Spohr’s compositional style was characteristic of the transition period between Classicism and Romanticism. He was technically a master; while some of his works demonstrate a spirit of bold experimentation. In his aesthetics he was an intransigent conservative. He admired Beethoven’s early works but confessed total inability to understand those of his last period; he also failed to appreciate Weber. It is remarkable, therefore, that he was an early champion of Wagner; in Kassel he produced Der fliegende Holländer (1843) and Tannhäuser (1853), despite strenuous opposition from the court. He was a highly esteemed teacher, numbering among his students Ferdinand David and Moritz Hauptmann. His memoirs were publ. posthumously as Louis Spohrs Selbstbiographie (2 vols., Kassel, 1860–61; abr. version in Eng., London, 1865, 1878, and 1969; different tr. by H. Pleasants as The Musical Journeys of Louis Spohr, Norman, Okla., 1961). A new ed., edited by F. Göthel using the autograph, was publ. as Lebenserinnerungen (Tutzing, 1968). The Spohr Soc. was founded in Kassel in 1908, disbanded in 1934, and revived in 1952. A new ed. of his works, Neue Auswahl der Werke, edited by F. Göthel, was begun in 1963 (Kassel, Verlag der Spohr-Gesellschaft). A Thematisch-bibliographisches Verzeichnis der Werke von Louis Spohr, compiled by F. Göthel, was publ. in Tutzing in 1981.


DRAMATIC (all first perf. in Kassel unless otherwise given): Opera: Die Prüfung (1806); Alruna, die Eulenkönigin (1808); Der Zweikampf mit der Geliebten (Hamburg, Nov. 15, 1811); Faust (1813; Prague, Sept. 1, 1816; rev. 1852; London, July 15, 1852); Zemire und Azor (Frankfurt am Main, April 4, 1819); Jessonda (July 28, 1823); Der Berggeist (March 24, 1825); Pietro von Abano (Oct. 13, 1827); Der Alchymist (July 28, 1830); Die Kreuzfahrer (Jan. 1, 1845). Oratorios: Das jüngste Gericht (Erfurt, Aug. 15, 1812); Die letzten Dinge (March 25, 1826); Des Heilands letzte Stunden (Easter 1835); Der Fall Babylons (Norwich Festival, Sept. 14, 1842). ORCH.: 10 Syms .: No. 1 (Leipzig, June 11, 1811), No. 2 (London, April 10, 1820), No. 3 (Kassel, April 6, 1828), No. 4, Die Weihe der Töne (London, Feb. 23, 1835), No. 5 (Vienna, March 1, 1838), No. 6, Historische Symphonie (London, April 6, 1840), No. 7, Irdisches und Gottliches im Menschenleben (London, May 30, 1842), No. 8 (Kassel, Dec. 22, 1857), No. 9, Die Jahreszeiten (London, Nov. 25, 1850), and No. 10 (1847). Overtures: C minor (1807); F major (1820); Macbeth (1825); Die Tochter der Lufl, phantasie in the form of an overture (1836); Der Matrose (1838); Concert Overture “imernsten Styl” (1842). Solo Instruments and O r c h .: 18 violin concertos (c. 1799–1844); Concerto for String Quartet (1845); 4 clarinet concertos; 2 Concertantes for 2 Violins; 2 Concertantes for Harp and Violin. CHAMBER : Nonet (1814); Octet (1815); 4 double quartets for Strings; Septet (1854); Sextet (1848); 7 string quintets; Piano Quintet; Quintet for Piano and Winds; 34 string quartets; 5 piano trios; 14 duets for 2 Violins; 3 duets for Piano and Violin; 3 sonatas for Harp and Violin; Piano Sonata; etc. VOCAL: Das befreite Deutschland, dramatic cantata (Frankenhausen, Oct. 1815); Mass for Double 5-part Chorus; 6 Psalms; Requiem (unfinished); hymns; partsongs; 7 duets; 64 songs; An sie am Klavier, sonatina for Voice and Piano (1848).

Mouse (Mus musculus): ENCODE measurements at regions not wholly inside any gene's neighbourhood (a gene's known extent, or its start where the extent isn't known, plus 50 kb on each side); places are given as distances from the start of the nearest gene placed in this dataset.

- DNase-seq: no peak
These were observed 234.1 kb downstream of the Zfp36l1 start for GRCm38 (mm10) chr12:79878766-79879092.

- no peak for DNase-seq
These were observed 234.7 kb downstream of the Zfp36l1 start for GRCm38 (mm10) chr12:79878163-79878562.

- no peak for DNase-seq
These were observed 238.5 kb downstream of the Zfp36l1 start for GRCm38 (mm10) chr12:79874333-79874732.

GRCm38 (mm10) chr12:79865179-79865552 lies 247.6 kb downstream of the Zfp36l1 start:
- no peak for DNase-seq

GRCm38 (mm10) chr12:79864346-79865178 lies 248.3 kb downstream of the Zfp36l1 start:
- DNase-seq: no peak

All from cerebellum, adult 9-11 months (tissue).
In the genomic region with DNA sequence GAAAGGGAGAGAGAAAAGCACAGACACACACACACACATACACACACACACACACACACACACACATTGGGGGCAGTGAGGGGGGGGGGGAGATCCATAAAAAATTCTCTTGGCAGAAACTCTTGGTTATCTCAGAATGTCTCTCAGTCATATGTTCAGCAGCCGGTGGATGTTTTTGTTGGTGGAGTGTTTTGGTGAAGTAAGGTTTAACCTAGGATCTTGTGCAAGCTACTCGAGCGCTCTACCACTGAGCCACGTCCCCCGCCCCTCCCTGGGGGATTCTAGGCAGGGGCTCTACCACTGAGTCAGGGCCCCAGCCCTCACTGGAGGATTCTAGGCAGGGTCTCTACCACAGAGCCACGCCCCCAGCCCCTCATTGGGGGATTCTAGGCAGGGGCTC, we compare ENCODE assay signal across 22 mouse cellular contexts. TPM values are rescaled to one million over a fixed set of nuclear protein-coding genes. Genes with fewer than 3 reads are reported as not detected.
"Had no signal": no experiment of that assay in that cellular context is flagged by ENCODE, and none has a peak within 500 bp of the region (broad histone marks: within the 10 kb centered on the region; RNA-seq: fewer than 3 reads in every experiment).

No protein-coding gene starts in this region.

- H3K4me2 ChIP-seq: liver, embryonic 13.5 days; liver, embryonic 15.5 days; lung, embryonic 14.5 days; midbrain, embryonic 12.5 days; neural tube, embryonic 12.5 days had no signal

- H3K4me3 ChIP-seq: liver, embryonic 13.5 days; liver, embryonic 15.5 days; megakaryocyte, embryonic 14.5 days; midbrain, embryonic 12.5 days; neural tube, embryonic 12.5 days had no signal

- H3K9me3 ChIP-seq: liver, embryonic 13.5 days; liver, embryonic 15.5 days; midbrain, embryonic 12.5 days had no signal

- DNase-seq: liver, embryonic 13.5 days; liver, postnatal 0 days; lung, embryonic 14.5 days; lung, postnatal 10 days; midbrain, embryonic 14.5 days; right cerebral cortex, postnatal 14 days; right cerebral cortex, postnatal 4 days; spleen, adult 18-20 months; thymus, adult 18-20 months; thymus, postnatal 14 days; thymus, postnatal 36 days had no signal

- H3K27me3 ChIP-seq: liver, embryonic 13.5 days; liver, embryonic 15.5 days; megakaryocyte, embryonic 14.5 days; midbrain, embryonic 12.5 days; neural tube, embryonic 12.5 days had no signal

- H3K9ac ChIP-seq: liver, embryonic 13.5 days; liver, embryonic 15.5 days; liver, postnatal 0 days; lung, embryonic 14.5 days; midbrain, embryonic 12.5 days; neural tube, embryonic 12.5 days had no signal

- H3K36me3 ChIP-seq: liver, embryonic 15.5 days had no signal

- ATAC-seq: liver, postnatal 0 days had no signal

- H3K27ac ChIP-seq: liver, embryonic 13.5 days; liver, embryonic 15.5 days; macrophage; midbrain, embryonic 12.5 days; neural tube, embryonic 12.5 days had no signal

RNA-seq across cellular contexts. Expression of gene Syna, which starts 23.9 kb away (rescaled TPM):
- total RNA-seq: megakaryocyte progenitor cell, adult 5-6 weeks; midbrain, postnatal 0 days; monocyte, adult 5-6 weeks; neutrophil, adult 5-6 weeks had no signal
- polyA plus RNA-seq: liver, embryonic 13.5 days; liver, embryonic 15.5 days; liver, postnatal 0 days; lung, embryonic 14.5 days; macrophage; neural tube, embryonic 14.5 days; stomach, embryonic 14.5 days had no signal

W. Neumann, L. S .(Kassel, 1854); H. Giehne, Zur Erinnerung an L. S. (Karlsruhe, 1860); A. Malibran, L. S. (Frankfurt am Main, 1860); L. Stierlin, L. S. (2 vols., Zürich, 1862–63); M. Hauptmann, Briefe von M. Hauptmann an L. S. und andere (Leipzig, 1876; Eng. tr., London, 1892); H. Schletterer, L. S. (Leipzig, 1881); L. Nohl, S. (Leipzig, 1882); C. Robert, L. S. (Berlin, 1883); R. Wassermann, L. S. als Opernkomponist (diss., Univ. of Rostock, 1910); H. Glenewinckel, L. S. Kammermusik fiir Streichinstrumente (diss., Univ. of Munich, 1912); F. Göthel, Das Violinspiel L. S.s (diss., Univ. of Berlin, 1934); E. von Salburg, L. S. (Leipzig, 1936); H. Heussner, Die Symphonien L. S.s (diss., Univ. of Marburg, 1956); F. Göthel, L. S.: Briefwechsel mit seiner Frau Dorette (Kassel, 1957); D. Mayer, The Forgotten Master: The Life and Times ofL. S. (London, 1959); D. Greiner, I. S. Beitrage zur deutschen romantischen Oper (diss., Univ. of Kiel, 1960); H. Homburg, L. S.: Bilder und Dokumente seiner Zeit (Kassel, 1968); S. Johnston, The Clarinet Concertos of L. S. (diss., Univ. of Md., 1972); C. Brown, The Popularity and Influence of S. in England (diss., Oxford Univ., 1980); P. Katow, L. S.: Persönlichkeit und Werk (Luxembourg, 1983); C. Brown, L. S.: A Critical Biography (Cambridge, 1984); H. Peters, Der Komponist, Geiger, Dirigent und Pädagoge L. S. (1784–1859) mit einer Auswahlbibliographie zu Leben und Schaffen (Braunschweig, 1987); P. Autexier, La lyre maconne: Haydn, Mozart, S., Liszt (Paris, 1997).

—Nicolas Slonimsky/Laura Kuhn/Dennis McIntire